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Monday, 16 May 2011

How to soak and cook dried beans, pulses and legumes

Most beans, pulses and lentils are available tinned in the supermarket and are fairly cheap.  Dried beans and pulses are useful if you are really watching your pennies or just like to prepare your own from scratch.  Lentils, beans and pulses are great for making meals go further and are also high in protein and fibre, contain iron and and contain no fat.

How to soak and cook beans
Most beans will almost treble in volume when cooked.  The length of cooking time varies depending on type of bean, and the age and size of the beans so cooking times are approximate.

Overnight method
Place beans in a saucepan and cover with 4 cups of water to 1 cup of beans. Soak the beans overnight in cold water. The beans will have softened but they still need to be cooked. Replace the soaking water with fresh water and simmer the beans for 1-3 hours or until tender but not soggy.

Quick cook method
Place beans in a saucepan and cover with 4 cups of water to 1 cup of beans. Bring to the boil and cook for 2 minutes, then leave to stand for one hour.

Now they are ready to cook, return the pan to the heat and simmer the beans until till soft 1- 3 hours.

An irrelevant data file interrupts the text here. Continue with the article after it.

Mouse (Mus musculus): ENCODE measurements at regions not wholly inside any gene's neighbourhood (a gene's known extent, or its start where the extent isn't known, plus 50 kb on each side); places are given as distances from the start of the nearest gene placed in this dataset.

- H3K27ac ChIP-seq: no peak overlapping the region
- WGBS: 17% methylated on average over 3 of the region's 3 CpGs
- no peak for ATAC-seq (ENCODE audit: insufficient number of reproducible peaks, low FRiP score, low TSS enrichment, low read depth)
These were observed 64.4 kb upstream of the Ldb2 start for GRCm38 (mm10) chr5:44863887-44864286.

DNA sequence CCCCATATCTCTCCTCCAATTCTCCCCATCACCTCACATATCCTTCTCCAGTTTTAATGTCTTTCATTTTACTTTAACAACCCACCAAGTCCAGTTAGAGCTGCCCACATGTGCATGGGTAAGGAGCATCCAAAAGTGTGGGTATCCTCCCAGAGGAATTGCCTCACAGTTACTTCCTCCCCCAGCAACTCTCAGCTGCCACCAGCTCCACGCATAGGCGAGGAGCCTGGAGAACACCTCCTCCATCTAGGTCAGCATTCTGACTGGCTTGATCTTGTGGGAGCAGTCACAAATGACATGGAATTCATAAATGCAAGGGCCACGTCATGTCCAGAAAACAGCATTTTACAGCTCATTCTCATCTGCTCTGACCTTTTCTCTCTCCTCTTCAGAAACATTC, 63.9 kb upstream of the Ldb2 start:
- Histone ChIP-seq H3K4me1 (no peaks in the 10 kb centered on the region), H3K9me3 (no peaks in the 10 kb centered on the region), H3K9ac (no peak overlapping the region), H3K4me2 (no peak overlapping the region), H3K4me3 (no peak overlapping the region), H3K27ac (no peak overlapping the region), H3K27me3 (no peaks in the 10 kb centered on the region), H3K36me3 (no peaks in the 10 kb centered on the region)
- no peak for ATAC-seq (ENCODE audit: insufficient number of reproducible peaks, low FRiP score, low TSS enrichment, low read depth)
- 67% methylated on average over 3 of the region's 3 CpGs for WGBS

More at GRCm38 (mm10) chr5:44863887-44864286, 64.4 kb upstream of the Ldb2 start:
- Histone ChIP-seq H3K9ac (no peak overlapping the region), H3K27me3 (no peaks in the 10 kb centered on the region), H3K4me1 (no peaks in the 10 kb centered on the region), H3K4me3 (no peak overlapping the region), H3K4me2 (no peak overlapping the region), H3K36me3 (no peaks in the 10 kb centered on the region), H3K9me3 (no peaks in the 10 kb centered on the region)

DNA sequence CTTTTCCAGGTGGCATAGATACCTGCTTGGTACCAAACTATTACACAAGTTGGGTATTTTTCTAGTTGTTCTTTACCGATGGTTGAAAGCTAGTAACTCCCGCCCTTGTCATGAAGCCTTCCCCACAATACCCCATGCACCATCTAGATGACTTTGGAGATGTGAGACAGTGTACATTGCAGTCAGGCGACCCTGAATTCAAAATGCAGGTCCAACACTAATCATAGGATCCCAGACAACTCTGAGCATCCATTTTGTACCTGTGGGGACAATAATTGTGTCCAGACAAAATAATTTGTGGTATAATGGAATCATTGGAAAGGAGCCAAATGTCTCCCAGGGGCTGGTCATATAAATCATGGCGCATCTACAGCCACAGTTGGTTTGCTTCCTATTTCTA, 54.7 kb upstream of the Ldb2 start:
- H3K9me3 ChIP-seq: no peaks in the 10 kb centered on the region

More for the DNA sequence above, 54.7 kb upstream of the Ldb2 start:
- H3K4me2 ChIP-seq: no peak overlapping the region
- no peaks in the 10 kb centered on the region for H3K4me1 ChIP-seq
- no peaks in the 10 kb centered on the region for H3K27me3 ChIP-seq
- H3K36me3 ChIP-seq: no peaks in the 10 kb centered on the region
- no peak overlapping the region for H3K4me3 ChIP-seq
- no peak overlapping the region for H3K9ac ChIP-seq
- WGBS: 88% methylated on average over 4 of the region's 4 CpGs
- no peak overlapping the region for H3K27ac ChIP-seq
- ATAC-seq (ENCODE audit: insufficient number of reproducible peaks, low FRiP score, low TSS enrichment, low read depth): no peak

Kidney Beans and other similar sized beans simmer for 2-3 hours.

Soy Beans 3-4 hours.

Chick Peas 1-2 hours 

Since beans require long cooking which uses electricity, cook several cups at a time and freeze them. You can add a frozen chunk of beans directly into boiling soups and stews.

Ensure all beans are thoroughly cooked before serving.

Useful Tips/Tricks
Kidney beans in particular can cause tummy upsets if not properly cooked. During cooking a 15 minute period of rapid boiling is recommended for kidney beans. Cooked beans should be tender but not mushy.

A dash of oil in the water will help prevent foaming

Do not salt the cooking water as that will make the beans tough not tender.


Lentils

Lentils don't need soaking or precooking, they can be cooked in boiling liquid and drained or simmered until cooked and all liquid has been absorbed – just like rice really.  Split red lentils will cook in around 10-15 minutes, brown and green lentils take up to 40 minutes.  Lentils can be used in place of, or as well as, meat in all sorts of dishes.

Add lentils to mince dishes to extend them. Red lentils can be simmered in your sauce as long as there is plenty of liquid or they can be precooked (simmer for 10-15 minutes) and stirred in. Brown and green lentils take longer to cook so precook them before adding them to your dish. Try in bolognese, lasagne, chilli, burger patties, cottage pie and meatloaf .

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